National Geographic : 1982 Jul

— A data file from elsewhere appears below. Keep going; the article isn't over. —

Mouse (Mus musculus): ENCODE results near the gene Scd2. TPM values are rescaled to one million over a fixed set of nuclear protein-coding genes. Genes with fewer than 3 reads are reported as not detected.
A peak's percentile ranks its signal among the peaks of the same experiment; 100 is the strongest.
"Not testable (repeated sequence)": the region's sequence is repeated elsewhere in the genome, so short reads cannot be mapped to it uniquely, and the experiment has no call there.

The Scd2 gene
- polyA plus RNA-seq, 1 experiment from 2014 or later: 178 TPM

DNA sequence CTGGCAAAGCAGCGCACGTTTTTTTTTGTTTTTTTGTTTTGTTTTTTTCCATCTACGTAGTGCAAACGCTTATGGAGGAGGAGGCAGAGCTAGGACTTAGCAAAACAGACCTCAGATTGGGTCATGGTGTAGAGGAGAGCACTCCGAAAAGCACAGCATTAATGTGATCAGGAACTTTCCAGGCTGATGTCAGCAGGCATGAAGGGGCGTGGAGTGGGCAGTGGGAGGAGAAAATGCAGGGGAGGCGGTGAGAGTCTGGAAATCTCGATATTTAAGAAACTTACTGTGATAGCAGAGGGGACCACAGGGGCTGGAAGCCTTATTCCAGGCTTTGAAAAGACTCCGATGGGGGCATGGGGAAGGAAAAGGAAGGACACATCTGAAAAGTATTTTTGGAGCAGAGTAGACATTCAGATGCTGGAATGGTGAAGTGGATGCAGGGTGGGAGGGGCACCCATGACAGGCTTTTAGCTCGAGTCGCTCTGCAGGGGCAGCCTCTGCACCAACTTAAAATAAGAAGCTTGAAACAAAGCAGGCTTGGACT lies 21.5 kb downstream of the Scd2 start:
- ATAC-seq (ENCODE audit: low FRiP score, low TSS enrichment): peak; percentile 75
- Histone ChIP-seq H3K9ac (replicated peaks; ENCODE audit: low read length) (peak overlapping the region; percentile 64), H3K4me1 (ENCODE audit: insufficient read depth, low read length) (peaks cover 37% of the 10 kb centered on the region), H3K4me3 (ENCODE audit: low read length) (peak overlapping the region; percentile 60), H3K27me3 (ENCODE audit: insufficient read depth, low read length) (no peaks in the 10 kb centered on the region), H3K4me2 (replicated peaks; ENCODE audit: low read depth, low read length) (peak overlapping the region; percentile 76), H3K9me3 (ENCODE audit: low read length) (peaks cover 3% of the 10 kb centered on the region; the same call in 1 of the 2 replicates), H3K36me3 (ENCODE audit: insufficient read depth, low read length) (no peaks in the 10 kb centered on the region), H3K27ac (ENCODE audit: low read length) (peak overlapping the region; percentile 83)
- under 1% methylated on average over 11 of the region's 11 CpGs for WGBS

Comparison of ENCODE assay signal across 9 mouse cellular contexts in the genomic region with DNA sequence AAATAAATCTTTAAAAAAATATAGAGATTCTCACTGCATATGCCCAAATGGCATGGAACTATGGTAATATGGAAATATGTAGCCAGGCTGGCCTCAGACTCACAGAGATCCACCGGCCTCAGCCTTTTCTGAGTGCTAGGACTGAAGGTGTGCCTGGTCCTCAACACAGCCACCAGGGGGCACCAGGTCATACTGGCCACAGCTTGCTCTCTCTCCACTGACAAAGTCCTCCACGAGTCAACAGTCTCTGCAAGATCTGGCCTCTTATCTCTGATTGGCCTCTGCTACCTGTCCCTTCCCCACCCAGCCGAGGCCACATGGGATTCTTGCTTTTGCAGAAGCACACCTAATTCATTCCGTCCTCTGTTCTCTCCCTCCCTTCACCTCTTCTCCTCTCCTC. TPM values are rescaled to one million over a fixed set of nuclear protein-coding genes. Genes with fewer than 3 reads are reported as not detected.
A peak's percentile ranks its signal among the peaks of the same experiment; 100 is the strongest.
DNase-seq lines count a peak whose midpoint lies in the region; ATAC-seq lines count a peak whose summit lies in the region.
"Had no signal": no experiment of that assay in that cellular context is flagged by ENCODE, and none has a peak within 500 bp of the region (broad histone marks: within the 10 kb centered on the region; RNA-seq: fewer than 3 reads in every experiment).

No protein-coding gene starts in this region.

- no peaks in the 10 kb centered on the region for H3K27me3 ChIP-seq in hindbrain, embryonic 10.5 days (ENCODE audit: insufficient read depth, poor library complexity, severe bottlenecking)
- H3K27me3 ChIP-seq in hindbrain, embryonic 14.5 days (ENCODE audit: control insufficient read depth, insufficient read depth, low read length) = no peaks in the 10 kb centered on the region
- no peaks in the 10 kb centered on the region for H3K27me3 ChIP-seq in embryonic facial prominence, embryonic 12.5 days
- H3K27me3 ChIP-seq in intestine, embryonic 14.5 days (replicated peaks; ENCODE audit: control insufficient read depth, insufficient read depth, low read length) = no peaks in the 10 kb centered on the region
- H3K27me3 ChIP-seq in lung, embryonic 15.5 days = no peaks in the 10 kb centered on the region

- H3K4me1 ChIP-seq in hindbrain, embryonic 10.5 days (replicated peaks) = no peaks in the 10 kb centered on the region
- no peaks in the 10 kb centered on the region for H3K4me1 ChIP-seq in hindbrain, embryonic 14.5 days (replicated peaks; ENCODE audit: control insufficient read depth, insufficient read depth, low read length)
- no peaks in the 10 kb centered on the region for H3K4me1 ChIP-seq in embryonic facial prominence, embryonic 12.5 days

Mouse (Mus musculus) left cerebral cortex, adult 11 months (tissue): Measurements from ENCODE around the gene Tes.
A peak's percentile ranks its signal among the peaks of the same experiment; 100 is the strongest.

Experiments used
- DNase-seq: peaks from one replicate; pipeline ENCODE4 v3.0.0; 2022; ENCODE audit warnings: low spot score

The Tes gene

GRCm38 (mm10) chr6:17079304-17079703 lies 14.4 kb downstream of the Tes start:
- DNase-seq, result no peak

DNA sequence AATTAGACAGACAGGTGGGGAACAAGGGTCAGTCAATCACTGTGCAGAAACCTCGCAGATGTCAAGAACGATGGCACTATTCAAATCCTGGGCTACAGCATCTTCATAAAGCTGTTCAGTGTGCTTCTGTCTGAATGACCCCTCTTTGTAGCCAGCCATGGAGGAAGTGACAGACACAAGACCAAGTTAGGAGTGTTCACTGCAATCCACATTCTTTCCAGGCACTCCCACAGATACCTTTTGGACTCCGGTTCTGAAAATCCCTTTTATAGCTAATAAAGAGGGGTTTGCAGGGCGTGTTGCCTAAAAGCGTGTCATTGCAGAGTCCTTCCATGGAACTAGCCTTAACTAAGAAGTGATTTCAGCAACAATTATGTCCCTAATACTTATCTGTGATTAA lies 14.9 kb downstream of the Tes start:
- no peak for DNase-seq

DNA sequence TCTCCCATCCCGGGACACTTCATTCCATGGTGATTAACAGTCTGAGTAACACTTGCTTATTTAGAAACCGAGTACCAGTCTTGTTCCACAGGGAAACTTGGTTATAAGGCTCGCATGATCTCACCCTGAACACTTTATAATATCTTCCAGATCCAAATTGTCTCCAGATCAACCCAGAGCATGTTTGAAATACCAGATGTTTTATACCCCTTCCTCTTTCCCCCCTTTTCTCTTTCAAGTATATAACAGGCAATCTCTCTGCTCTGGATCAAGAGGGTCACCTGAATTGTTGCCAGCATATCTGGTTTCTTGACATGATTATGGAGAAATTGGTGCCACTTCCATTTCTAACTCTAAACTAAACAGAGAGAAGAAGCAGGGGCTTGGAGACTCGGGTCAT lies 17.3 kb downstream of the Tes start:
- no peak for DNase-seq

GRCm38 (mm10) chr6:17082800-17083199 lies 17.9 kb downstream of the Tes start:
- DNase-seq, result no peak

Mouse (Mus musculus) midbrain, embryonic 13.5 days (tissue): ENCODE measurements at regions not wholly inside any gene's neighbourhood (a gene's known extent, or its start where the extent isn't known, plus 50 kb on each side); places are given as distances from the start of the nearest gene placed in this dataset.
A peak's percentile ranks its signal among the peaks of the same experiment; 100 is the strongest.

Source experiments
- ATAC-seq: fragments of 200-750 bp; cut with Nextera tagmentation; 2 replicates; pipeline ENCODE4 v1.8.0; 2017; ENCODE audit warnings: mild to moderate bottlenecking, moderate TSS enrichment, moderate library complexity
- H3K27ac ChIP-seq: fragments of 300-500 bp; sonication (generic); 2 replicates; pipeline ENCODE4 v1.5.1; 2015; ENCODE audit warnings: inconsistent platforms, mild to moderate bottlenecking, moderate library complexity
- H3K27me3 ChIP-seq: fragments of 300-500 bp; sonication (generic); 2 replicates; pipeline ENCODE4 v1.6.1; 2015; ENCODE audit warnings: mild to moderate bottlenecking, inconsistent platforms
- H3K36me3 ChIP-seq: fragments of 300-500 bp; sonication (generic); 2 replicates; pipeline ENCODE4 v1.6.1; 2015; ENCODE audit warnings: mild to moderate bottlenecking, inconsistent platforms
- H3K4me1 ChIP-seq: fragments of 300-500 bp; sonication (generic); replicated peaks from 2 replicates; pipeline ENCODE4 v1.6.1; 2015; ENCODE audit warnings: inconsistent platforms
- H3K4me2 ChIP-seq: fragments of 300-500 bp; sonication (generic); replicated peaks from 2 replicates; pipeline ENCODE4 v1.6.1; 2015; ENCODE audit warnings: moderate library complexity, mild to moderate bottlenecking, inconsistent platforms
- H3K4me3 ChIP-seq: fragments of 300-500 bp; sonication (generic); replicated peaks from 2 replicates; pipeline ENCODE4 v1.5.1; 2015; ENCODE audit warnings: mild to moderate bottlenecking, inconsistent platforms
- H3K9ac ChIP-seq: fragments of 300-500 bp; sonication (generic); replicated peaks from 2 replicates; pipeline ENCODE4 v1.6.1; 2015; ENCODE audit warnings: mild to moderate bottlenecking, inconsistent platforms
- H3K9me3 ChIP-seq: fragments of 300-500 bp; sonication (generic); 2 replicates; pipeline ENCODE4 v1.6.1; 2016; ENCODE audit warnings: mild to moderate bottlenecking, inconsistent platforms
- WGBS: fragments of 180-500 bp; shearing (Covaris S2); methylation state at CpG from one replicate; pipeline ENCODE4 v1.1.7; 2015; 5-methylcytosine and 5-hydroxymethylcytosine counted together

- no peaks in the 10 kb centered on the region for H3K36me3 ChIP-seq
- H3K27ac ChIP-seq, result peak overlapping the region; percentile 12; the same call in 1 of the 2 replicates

N HER FIRST DAY at the University of Nebraska, Willa Cather was mis taken for a professor. She was only 16, fresh from a small prairie town. Yet when she peeked around a class room door and asked, "Is this elementary Greek?" the students were impressed. They had been expecting someone like this, with a deep, commanding voice, a sol emn face topped with short hair, and a straw hat. So they nodded politely, then burst into laughter when the stranger entered-and proved to be a young girl. Willa Cather (1873-1947) grew up to be a major American writer, but today many people still do not know her face. Critics rank her with our great modern novelists Faulkner, Hemingway, Fitzgerald-and she was certainly esteemed in her own time. Supreme Court Justice Oliver Wendell Holmes praised My Antonia as a book that "makes the reader love his country more." Miss Cather wrote that novel and 11 others. Her books still have this effect on readers, for she had the power to elevate ordinary people and places. No one has described the American West with more passion and clarity. In every sentence, her feeling for the earth surges beneath a strong, disciplined prose. This from My Antonia: We were talking about what it is like to spend one's childhood in little towns like these, buried in wheat andcorn, under stim ulating extremes of climate: burning sum mers when the world lies green and billowy beneath a brilliant sky, when one is fairly stifled in vegetation, in the colour and smell ofstrongweeds andheavy harvests;blustery winters with little snow, when the whole country is stripped bare and grey as sheet iron. We agreed that no one who had not grown up in a littleprairietown could know anything about it. It was a kind of free masonry, we said. Willa Cather became the voice of an un sung people, the generation of immigrants who settled our western frontier. Today many writers regard that history as tragic, a paradise lost through careless greed. Cather believed that America's promise would en dure: We come and go, but the land is always here. And the people who love it and under stand it are the people who own it-for a little while. THE COUNTRY OF Willa Catcher By WILLIAM HOWARTH Photographs by FARRELL GREHAN NEBRASKASTATEHISTORICAL SOCIETY Like cottonwoods by a Nebraskafield, Willa Catherdrew nourishmentfrom the prairiesoil and grew into an artist of enduringstrength.A tomboy at 15 (above), she soon entered the University of Nebraska and embarked on a literary careerthat celebrated the pioneergenerationof western settlers.